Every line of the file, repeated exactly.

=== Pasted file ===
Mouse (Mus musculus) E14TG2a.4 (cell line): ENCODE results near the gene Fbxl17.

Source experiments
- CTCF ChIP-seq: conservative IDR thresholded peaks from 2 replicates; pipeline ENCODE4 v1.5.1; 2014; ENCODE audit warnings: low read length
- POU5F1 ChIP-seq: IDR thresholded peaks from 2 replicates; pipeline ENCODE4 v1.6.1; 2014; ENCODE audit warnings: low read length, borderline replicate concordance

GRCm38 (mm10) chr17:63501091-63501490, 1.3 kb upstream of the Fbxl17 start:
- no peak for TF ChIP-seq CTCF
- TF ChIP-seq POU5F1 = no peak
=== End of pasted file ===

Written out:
Mouse (Mus musculus) E14TG2a.4 (cell line): ENCODE results near the gene Fbxl17.

Source experiments
- CTCF ChIP-seq: conservative IDR thresholded peaks from 2 replicates; pipeline ENCODE4 v1.5.1; 2014; ENCODE audit warnings: low read length
- POU5F1 ChIP-seq: IDR thresholded peaks from 2 replicates; pipeline ENCODE4 v1.6.1; 2014; ENCODE audit warnings: low read length, borderline replicate concordance

GRCm38 (mm10) chr17:63501091-63501490, 1.3 kb upstream of the Fbxl17 start:
- no peak for TF ChIP-seq CTCF
- TF ChIP-seq POU5F1 = no peak